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Subaqueous deltaic formation on the Atchafalaya Shelf, Louisiana Ciara F. Neill1

Summary: Subaqueous deltaic formation on the Atchafalaya Shelf, Louisiana
Ciara F. Neill1
, Mead A. Allison*
Department of Earth and Environmental Sciences, Tulane University, New Orleans, LA 70118, USA
Received 26 January 2004; received in revised form 7 October 2004; accepted 5 November 2004
The Atchafalaya River in Louisiana shares the third largest drainage basin in the world with the Mississippi River. Sediment
cores and seismic profiles were used to examine the development and impact on land accretion of an early-stage subaqueous
delta accumulating on the shallow (b25 m water depth) continental shelf seaward of the Atchafalaya River mouths in the period
(~100 years) since the Atchafalaya has captured a significant fraction of the overall Mississippi discharge. The subaqueous
clinoform is muddy (70100% finer than 63 Am) and extends approximately 2126 km seaward of the shell reef (to 8 m water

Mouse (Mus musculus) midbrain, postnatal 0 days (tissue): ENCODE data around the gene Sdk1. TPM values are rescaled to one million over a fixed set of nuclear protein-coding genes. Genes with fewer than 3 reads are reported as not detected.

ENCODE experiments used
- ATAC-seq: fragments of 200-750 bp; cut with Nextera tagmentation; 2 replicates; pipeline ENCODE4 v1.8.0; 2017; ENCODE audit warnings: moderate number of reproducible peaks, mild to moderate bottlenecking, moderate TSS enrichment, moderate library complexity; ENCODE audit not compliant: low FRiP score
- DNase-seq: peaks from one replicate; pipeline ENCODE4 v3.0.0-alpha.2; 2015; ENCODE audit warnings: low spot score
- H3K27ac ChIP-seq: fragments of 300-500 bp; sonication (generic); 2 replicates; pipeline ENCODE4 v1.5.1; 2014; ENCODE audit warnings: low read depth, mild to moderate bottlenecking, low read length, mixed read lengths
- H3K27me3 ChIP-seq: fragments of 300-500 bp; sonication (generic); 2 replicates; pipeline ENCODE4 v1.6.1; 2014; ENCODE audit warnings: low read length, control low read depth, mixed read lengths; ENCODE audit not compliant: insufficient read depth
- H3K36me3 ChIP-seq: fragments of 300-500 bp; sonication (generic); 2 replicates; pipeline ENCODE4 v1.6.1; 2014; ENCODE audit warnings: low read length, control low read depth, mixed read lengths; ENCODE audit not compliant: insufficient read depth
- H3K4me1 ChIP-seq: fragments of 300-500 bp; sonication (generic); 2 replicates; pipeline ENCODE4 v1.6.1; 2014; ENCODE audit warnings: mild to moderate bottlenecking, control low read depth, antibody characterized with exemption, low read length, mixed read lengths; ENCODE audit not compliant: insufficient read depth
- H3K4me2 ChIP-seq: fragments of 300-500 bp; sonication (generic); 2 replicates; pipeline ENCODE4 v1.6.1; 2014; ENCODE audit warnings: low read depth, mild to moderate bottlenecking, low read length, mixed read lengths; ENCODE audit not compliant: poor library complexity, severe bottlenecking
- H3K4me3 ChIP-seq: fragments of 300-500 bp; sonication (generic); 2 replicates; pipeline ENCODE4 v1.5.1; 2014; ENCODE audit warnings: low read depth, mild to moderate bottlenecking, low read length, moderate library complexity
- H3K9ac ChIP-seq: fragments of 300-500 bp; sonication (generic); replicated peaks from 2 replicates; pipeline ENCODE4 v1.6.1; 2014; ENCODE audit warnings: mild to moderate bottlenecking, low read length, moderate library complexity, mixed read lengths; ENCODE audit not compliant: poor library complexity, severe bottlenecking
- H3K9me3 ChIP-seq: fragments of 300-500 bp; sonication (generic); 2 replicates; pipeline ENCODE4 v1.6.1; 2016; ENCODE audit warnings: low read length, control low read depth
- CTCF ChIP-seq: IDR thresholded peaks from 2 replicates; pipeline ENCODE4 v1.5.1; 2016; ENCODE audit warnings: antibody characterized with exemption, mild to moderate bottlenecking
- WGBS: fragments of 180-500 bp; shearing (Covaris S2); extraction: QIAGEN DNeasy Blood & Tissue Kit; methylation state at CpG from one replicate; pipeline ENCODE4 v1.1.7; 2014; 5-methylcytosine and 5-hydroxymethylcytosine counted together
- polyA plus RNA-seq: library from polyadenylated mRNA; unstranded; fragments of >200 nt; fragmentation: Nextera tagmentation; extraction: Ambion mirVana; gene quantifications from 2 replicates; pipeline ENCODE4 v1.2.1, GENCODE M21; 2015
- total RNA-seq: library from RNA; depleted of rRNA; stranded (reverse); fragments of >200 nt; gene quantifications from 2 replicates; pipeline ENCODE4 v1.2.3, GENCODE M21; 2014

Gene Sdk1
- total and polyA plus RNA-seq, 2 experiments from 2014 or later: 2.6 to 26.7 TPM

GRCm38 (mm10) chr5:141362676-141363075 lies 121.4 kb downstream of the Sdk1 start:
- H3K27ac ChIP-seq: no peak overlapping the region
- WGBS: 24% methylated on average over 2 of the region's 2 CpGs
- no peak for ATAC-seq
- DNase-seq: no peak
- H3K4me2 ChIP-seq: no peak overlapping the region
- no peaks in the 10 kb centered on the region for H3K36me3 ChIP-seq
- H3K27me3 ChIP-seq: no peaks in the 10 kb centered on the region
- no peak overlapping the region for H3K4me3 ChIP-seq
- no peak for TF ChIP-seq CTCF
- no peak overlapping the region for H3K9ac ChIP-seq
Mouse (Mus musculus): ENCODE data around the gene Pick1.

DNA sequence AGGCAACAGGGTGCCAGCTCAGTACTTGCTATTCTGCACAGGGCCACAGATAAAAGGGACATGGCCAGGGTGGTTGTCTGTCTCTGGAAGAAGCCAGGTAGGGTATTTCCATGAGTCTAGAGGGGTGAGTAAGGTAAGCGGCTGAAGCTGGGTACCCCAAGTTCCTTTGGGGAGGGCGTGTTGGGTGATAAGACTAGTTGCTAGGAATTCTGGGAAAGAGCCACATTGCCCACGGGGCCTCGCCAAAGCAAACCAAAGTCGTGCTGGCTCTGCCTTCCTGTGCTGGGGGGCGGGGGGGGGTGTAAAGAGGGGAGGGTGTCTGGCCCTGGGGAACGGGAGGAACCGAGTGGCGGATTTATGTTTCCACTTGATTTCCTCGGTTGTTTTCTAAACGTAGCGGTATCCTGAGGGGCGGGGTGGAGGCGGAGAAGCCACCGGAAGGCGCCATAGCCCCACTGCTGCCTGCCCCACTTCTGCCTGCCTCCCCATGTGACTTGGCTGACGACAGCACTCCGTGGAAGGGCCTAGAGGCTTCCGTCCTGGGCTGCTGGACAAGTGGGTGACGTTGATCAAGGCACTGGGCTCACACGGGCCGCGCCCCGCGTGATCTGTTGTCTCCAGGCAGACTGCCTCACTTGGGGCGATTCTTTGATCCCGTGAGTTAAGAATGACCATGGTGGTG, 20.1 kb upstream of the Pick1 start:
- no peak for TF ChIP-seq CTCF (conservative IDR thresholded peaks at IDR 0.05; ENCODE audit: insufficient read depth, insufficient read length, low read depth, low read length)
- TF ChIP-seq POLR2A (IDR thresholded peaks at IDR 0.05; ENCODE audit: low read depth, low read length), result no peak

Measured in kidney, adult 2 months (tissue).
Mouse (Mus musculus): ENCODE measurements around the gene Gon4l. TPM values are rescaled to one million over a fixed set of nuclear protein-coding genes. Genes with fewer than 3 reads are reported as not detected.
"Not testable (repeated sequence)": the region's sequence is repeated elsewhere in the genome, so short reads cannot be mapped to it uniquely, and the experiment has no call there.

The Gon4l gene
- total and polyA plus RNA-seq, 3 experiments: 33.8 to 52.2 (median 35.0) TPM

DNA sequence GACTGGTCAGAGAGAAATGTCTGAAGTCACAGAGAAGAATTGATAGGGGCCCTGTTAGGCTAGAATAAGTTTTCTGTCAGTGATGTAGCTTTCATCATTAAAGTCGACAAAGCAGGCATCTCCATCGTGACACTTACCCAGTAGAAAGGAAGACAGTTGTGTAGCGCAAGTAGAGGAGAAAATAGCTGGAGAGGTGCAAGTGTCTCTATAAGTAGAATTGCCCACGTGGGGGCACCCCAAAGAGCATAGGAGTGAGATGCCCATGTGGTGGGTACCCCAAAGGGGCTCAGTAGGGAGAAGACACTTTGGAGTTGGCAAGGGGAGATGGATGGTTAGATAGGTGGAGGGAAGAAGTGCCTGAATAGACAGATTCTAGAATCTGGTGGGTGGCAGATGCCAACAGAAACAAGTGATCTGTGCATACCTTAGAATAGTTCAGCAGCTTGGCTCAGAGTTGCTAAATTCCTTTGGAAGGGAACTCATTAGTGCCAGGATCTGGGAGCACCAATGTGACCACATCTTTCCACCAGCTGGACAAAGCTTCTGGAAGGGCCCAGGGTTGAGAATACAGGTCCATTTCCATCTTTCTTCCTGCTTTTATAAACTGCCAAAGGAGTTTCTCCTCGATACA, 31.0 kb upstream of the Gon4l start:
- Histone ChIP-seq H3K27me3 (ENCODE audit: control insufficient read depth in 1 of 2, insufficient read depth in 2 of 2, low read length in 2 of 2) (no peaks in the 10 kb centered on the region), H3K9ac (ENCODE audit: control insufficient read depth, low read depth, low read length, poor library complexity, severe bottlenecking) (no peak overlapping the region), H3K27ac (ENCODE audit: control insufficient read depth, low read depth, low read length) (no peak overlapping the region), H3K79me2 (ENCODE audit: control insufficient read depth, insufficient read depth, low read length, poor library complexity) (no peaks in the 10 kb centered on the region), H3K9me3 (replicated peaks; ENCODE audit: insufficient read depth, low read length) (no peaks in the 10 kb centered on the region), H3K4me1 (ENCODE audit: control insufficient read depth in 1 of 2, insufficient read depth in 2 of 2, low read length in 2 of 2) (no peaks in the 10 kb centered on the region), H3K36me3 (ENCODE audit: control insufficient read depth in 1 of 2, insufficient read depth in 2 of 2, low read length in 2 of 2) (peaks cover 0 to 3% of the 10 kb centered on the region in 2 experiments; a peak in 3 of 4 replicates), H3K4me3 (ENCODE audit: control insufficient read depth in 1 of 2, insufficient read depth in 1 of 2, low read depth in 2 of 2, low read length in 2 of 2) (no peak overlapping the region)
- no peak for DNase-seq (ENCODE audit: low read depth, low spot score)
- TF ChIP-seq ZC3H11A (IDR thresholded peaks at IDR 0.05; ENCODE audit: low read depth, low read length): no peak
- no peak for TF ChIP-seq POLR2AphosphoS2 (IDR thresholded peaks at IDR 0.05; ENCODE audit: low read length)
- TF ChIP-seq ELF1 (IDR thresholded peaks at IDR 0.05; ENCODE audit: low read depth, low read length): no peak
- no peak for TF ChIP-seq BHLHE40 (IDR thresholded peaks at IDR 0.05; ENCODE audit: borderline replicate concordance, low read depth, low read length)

depth) across the mouth of the Atchafalaya Bay, with a discontinuous, and, in places, mobile modern mud layer b20 cm thick
covering a relict deltaic shoal area further seaward. The sigmoidal clinoform has a topset surface that steepens from east to west
(1:2500 to 1:1600), a foreset with maximum slopes of about 1:550, and a limited bottomset region (b0.5 km wide). 210
Pb and
Cs geochronology show maximum sediment accumulation rates (N3 cm/year) correspond to the foreset and bottomset region,
with rates decreasing to as low as 0.9 cm/year on the shelf topset region and its extension inside Atchafalaya Bay. Seven
sedimentary facies are observed in the subaqueous delta, with differences created by degree of biological destruction of physical
stratification, which is inversely related to sediment accumulation rate, and by the proximity of an area to the riverine sand


Source: Allison, Mead - Institute for Geophysics, University of Texas at Austin


Collections: Geosciences